Multinational companies are coming under increasing pressure from the US to stop doing business with Iran because of its nuclear programme. European operators are facing threats from Washington that they could jeopardise their US interests by continuing to deal with Tehran, with increasing evidence that European governments, mainly France, Germany and Britain, are supporting the US campaign.
It emerged last night that Siemens, one of the world’s largest engineering groups and based in Germany, has pulled out of all new business dealings with Iran after pressure from the US and German governments. This follows the decision by Germany’s three biggest banks, Deutsche, Commerzbank, and Dresdner, to quit Iran after a warning from US vice-president Dick Cheney that if firms remain in Tehran, they are going to have problems doing business in the US. [complete article]
An Iraqi official said Friday that he expected another round of talks this month including his government and those of Washington and Tehran, after the U.S. military freed nine Iranians it had detained in Iraq.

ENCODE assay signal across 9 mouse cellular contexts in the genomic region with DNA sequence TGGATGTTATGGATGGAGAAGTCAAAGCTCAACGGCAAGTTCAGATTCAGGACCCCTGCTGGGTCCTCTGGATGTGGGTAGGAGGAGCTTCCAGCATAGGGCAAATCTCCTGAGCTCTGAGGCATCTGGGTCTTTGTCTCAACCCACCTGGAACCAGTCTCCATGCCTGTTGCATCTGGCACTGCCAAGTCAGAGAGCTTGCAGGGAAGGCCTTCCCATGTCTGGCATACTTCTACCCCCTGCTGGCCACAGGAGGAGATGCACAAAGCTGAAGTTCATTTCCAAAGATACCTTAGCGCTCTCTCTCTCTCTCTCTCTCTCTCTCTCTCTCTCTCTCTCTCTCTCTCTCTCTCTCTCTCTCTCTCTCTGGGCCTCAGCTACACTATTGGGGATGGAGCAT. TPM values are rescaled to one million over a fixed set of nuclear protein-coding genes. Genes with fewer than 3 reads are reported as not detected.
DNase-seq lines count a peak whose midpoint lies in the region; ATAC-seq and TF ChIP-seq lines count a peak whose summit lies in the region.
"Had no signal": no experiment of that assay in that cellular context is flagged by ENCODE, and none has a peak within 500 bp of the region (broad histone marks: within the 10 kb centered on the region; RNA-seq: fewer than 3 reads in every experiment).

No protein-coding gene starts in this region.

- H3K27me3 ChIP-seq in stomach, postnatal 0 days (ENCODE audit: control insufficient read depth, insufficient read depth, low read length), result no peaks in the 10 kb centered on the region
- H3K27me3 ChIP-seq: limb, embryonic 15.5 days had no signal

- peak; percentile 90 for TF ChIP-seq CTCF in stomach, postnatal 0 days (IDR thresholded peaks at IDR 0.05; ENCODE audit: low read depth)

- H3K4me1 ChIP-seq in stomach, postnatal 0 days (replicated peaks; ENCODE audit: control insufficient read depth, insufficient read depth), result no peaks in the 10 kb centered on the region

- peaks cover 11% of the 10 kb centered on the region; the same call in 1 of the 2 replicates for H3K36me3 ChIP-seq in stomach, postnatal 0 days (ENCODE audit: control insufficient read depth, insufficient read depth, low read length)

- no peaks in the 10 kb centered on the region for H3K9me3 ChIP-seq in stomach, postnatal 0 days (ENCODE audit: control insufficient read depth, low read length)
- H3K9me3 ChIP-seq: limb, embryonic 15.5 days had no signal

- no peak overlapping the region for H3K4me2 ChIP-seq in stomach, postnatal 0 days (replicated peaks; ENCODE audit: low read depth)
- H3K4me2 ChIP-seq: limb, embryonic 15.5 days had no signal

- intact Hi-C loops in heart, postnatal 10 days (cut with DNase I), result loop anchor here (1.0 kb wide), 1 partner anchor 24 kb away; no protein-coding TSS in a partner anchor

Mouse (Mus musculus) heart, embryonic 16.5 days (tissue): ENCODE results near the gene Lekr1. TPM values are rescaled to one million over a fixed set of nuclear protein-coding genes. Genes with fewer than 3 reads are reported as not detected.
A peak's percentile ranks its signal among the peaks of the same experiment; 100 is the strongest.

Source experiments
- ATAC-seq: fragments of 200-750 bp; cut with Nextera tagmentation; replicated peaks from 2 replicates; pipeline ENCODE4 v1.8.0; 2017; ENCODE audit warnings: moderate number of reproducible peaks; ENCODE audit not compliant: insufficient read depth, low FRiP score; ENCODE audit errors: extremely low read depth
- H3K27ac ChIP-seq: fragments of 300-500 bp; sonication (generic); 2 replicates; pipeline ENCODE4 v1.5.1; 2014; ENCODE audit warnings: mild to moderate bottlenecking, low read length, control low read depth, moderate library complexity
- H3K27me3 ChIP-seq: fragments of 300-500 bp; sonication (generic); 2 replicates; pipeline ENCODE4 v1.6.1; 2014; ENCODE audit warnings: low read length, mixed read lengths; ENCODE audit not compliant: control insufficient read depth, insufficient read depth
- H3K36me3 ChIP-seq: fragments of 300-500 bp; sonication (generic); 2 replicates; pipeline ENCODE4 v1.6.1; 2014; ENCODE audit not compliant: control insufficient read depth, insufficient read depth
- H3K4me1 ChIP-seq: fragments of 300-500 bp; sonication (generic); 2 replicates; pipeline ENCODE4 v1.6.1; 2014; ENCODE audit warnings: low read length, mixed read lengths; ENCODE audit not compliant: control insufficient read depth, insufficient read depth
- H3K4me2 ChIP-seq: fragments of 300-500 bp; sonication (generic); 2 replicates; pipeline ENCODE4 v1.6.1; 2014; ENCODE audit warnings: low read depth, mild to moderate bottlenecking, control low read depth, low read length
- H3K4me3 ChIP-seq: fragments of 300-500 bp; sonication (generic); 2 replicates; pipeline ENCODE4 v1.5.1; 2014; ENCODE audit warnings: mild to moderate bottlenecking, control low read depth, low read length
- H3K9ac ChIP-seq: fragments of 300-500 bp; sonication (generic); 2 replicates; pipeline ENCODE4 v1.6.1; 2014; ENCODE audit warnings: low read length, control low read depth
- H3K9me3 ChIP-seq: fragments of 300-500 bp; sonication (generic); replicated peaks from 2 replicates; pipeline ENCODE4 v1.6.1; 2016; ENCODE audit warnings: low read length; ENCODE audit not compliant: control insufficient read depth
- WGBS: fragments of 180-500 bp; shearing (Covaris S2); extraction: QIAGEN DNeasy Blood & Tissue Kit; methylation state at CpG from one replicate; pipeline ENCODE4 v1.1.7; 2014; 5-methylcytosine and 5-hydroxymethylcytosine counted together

Two of the Iranians released early Friday by the U.S. were among five men detained in January in an American raid in the northern Iraqi city of Irbil. The U.S. had said they were members of Iran’s elite Quds Force, which Washington suspects of aiding Shiite Muslim militias in Iraq and smuggling armor-piercing bombs into the country. Tehran has said the five men are diplomatic staff at its Irbil consulate. [complete article]
Editor’s Comment — It’s often said that the complexity of Iran’s power structure makes it difficult for foreign governments to decipher Iran’s intentions. Tehran may well view Washington in the same way. While President Bush warns about the risk of World War III and Cheney is pushing forward on the economic war path, Defense Department officials are interested in reducing US-Iranian tensions. Not only have Iranian hostages been released, but the Navy has quietly returned to a one-carrier presence in the Gulf. At the same time, the intelligence community has been unwilling to arm Cheney with a National Intelligence Estimate on Iran — already held up for more than a year because in its current form it is “unsatisfactory” as support for Cheney’s military objectives.